“Fine art is that in which the hand, the head, and the heart of man go together.”
Said John Ruskin, an English art critic. With that quote we begin our segment: Fine Art Fridays. Fine Art Fridays consists of profiles of various artists in our Rio Piedras campus, giving them a chance to showcase their talents and goals of their artistic works.
Today I will be presenting a very talented artist that I had the pleasure to meet. Her name is Mariceliz Pagán Gómez, she is 22 years old, and she is a student at the UPR Rio Piedras campus. She majors in Fine Arts, specializing in painting. After an exchange of several messages from Whatsapp, I was finally able to meet her in the heart of the arts of our campus, the Humanities Faculty. She was more than nice to bring her art work, a collection of intaglio prints in dry point technique of different sizes and meanings. When I first saw them, I immediately thought of it as a reinvention of the human anatomy, one which represents real abstract elements that cannot be seen physically in our bodies or in human nature. For me, her intaglio prints were a contemporary and almost fantastic version of Rembrandt’s 1632 oil painting “The Anatomy Lesson of Dr. Nicolaes Tulp”. Accompanied with intricate details, careful strokes, shadows, and contours, Mariceliz showed me an art that speaks for itself. On that note, we began our interview.
HCUPR Contributor: What made you become an artist?
Mariceliz: I’ve always had the urge to draw and paint, since I was little. I stumbled upon moments when I was unsure if it was the right decision to study art and try to become an artist, but I inevitably gave in, because I honestly didn’t know what else I wanted to do with my life, besides that.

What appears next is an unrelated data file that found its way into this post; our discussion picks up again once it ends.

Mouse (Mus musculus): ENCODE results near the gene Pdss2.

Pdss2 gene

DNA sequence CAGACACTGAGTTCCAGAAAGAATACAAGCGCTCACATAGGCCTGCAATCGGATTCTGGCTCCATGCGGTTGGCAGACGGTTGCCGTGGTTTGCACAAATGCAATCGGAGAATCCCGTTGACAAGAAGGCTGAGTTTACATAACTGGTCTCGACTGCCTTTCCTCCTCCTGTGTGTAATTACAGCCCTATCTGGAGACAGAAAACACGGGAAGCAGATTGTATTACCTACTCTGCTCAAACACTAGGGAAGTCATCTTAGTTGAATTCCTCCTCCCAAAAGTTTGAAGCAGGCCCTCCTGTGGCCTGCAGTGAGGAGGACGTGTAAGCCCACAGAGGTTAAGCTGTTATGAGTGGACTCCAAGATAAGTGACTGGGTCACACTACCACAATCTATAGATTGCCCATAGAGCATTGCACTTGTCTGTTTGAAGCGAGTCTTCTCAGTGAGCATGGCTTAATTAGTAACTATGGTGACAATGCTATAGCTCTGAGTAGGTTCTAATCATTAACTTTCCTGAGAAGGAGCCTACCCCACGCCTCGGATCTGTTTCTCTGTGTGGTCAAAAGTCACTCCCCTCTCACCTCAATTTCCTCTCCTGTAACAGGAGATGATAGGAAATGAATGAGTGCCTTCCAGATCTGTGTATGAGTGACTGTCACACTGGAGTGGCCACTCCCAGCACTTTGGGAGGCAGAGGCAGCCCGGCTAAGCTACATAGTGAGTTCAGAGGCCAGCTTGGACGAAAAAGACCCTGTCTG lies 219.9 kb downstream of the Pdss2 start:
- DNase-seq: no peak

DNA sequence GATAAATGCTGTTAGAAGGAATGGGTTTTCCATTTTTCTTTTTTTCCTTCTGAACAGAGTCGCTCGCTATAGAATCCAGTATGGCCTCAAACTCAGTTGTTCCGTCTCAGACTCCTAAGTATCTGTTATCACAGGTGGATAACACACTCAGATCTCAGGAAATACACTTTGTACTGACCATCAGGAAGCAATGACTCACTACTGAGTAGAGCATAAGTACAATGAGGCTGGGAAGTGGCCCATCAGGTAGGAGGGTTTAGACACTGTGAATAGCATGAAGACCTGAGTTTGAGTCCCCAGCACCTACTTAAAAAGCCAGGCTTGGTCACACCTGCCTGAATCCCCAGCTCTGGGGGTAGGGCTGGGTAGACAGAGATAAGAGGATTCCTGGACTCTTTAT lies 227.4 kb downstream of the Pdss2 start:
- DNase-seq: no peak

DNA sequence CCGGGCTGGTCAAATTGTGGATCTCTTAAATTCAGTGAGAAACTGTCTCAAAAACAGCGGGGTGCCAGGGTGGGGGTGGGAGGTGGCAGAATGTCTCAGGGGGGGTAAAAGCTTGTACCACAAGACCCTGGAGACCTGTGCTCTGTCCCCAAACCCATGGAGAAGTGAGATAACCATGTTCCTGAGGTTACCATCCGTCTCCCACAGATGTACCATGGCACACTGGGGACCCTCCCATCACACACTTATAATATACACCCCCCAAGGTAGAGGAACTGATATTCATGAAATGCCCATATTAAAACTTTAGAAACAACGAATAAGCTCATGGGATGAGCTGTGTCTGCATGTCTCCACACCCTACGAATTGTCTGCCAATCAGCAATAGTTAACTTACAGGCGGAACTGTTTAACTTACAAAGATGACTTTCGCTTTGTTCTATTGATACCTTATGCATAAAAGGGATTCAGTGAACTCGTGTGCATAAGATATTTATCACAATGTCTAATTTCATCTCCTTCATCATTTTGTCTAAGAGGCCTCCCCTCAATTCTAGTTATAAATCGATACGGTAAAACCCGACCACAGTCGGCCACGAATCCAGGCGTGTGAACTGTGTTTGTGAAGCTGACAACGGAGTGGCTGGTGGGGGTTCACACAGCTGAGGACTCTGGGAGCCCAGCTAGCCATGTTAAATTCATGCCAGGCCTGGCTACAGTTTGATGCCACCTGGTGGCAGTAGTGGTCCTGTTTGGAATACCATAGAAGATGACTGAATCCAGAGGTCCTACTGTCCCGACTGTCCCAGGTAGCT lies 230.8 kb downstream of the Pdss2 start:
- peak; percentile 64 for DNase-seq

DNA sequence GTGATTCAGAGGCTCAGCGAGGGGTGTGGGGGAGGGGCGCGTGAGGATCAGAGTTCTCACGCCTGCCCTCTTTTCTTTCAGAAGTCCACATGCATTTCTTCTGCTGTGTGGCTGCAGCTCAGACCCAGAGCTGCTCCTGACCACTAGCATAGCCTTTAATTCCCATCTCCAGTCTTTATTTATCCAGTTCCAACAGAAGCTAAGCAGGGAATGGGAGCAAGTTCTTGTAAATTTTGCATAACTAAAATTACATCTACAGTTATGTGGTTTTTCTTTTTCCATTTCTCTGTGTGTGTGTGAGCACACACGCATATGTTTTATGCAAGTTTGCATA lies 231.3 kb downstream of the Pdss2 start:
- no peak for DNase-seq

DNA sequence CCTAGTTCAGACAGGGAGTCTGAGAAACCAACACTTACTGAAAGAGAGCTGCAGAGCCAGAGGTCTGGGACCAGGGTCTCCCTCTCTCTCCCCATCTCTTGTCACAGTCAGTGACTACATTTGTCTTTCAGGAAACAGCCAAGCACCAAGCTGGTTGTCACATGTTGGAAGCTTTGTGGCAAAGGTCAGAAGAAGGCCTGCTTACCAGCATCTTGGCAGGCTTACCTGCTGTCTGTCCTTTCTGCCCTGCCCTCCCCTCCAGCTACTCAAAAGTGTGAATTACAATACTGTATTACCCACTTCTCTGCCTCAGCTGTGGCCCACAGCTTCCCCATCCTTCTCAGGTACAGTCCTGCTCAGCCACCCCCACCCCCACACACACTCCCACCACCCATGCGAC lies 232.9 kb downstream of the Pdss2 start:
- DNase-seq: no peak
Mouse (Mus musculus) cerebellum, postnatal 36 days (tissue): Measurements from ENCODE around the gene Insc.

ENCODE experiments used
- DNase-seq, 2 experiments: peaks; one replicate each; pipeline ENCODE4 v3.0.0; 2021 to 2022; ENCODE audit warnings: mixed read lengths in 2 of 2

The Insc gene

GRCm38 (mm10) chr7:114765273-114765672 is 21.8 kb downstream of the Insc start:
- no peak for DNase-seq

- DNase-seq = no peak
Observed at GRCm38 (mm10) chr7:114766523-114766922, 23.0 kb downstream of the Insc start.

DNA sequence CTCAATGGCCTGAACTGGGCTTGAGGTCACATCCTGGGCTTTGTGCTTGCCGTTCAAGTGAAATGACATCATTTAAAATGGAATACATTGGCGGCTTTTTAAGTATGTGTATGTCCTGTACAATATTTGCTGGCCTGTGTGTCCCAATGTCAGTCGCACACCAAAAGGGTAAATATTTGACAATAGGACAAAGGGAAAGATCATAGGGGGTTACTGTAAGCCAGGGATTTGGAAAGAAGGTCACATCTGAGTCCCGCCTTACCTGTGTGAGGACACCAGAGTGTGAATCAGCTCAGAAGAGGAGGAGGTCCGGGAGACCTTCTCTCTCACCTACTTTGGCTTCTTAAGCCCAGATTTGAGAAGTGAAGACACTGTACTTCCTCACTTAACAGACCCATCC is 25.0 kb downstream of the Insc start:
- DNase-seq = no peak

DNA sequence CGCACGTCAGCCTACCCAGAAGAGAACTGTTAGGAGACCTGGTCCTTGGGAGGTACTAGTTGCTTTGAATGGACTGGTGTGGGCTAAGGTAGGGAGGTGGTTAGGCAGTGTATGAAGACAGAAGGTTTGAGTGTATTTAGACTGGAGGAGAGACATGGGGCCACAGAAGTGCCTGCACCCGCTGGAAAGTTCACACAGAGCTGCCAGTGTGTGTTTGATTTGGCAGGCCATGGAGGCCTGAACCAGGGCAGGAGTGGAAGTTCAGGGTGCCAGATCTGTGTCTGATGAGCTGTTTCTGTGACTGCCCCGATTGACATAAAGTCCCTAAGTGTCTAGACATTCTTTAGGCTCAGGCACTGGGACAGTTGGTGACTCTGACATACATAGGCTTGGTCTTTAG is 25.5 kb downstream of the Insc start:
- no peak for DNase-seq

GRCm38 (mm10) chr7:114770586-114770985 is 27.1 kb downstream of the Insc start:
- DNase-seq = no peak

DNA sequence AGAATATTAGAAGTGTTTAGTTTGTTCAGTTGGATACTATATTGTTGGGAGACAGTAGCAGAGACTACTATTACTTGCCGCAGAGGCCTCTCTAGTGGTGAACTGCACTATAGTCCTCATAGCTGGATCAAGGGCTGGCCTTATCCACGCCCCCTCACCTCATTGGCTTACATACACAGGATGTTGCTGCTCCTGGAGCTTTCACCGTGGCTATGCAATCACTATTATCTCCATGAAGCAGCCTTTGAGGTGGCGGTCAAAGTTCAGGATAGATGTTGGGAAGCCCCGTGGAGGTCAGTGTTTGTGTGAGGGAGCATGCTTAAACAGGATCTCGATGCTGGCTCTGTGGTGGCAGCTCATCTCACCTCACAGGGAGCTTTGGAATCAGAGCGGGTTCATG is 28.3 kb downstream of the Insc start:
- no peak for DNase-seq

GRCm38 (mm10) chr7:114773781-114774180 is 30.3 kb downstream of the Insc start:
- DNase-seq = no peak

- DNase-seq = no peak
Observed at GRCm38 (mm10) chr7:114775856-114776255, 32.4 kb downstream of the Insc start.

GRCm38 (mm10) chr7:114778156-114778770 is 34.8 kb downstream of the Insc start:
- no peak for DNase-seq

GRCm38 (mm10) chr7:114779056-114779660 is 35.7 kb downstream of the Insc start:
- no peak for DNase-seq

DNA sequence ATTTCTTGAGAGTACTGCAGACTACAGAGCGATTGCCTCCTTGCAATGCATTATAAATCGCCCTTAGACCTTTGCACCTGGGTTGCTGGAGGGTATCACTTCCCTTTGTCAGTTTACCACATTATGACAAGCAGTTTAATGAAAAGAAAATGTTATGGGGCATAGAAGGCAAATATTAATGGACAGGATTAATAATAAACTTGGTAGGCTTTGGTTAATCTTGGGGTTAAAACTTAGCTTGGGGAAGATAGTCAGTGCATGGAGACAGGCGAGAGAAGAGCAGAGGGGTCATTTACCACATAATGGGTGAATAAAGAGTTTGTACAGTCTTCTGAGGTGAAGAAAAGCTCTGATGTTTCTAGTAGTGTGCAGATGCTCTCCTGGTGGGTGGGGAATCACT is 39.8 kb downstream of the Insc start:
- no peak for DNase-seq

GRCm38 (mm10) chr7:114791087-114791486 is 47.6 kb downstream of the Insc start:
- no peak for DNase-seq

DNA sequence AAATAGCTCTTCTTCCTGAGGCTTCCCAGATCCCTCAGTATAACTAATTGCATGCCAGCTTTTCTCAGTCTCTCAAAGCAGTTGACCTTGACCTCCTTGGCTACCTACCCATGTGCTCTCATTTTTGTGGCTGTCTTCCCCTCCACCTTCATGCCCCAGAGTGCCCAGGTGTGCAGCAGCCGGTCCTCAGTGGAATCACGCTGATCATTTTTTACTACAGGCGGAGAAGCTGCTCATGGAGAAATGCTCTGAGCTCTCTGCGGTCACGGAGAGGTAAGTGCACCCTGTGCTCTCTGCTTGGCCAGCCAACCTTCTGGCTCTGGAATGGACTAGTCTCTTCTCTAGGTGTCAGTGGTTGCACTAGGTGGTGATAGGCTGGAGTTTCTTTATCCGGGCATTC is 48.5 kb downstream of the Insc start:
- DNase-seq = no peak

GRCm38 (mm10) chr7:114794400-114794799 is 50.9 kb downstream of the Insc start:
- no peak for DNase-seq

HCUPR Contributor: How would you describe your style of art?
Mariceliz: I would describe it maybe as figurative and I explore it through printmaking and drawing, mostly. I explore how the body can infinitely redefine itself, and how I can redefine it on my own terms and how can reconstruction and refiguration be inherent to the body. I use myself as reference because I feel it is the most sincere way I can produce art.
HCUPR Contributor: Do you have an inspiration?
Mariceliz: In formal and thematic aspects I find influence in the works of Egon Schiele, Hans Bellmer, Louise Bourgeois, HR Giger. The list is long but, I have learned a lot from these particular artists.
HCUPR Contributor: Where may we find you?
Mariceliz: I am participating in a collective exhibition in a new gallery that opened in campus in El Centro de Estudiantes, Galería Ínsula. The exhibition is titled “Cuerpos Refigurados” and it is going to be open till October 13th. You can stay informed of other activities that will be occurring through the gallery’s Instagram and Facebook.
Facebook: Mariceliz Pagan Gomez
Instagram: Galería Ínsula
Facebook: Galería Ínsula
HCUPR Contributor: Do you have a message you would like to give with or through you art? If you do, what is the message?
Mariceliz: Throughout my process I have learned to be comfortable in my own skin, to accept my body, to construct and deconstruct it in my works, because I have, and should have, the liberty to do so. I’m still figuring out my process and what exactly are my intentions when creating these images, but one of the many messages I would like to express through my art is to embrace this liberty within ourselves and to learn to accept our bodies, in all of its many aspects.
HCUPR Contributor: What advice would you give to artists that wish to begin to work on an artistic career?